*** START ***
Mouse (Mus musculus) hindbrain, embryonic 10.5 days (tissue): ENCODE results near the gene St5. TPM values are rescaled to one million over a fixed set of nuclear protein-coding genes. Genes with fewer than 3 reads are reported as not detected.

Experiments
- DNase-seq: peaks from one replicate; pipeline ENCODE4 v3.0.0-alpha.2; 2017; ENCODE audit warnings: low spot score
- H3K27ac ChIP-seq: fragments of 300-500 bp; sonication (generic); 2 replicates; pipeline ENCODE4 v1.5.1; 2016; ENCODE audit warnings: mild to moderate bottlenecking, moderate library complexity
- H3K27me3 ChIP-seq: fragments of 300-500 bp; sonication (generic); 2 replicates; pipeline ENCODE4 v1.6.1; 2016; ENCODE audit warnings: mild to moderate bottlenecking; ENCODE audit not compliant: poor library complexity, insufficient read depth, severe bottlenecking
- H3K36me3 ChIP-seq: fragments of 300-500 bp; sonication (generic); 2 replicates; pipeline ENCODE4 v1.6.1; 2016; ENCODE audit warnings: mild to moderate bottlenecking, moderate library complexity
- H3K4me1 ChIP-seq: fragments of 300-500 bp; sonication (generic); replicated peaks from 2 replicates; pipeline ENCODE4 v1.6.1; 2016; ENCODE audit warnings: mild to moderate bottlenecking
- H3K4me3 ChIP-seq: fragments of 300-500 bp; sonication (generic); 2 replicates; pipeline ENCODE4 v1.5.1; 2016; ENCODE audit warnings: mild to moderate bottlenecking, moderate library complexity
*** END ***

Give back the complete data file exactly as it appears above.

Mouse (Mus musculus) hindbrain, embryonic 10.5 days (tissue): ENCODE results near the gene St5. TPM values are rescaled to one million over a fixed set of nuclear protein-coding genes. Genes with fewer than 3 reads are reported as not detected.

Experiments
- DNase-seq: peaks from one replicate; pipeline ENCODE4 v3.0.0-alpha.2; 2017; ENCODE audit warnings: low spot score
- H3K27ac ChIP-seq: fragments of 300-500 bp; sonication (generic); 2 replicates; pipeline ENCODE4 v1.5.1; 2016; ENCODE audit warnings: mild to moderate bottlenecking, moderate library complexity
- H3K27me3 ChIP-seq: fragments of 300-500 bp; sonication (generic); 2 replicates; pipeline ENCODE4 v1.6.1; 2016; ENCODE audit warnings: mild to moderate bottlenecking; ENCODE audit not compliant: poor library complexity, insufficient read depth, severe bottlenecking
- H3K36me3 ChIP-seq: fragments of 300-500 bp; sonication (generic); 2 replicates; pipeline ENCODE4 v1.6.1; 2016; ENCODE audit warnings: mild to moderate bottlenecking, moderate library complexity
- H3K4me1 ChIP-seq: fragments of 300-500 bp; sonication (generic); replicated peaks from 2 replicates; pipeline ENCODE4 v1.6.1; 2016; ENCODE audit warnings: mild to moderate bottlenecking
- H3K4me3 ChIP-seq: fragments of 300-500 bp; sonication (generic); 2 replicates; pipeline ENCODE4 v1.5.1; 2016; ENCODE audit warnings: mild to moderate bottlenecking, moderate library complexity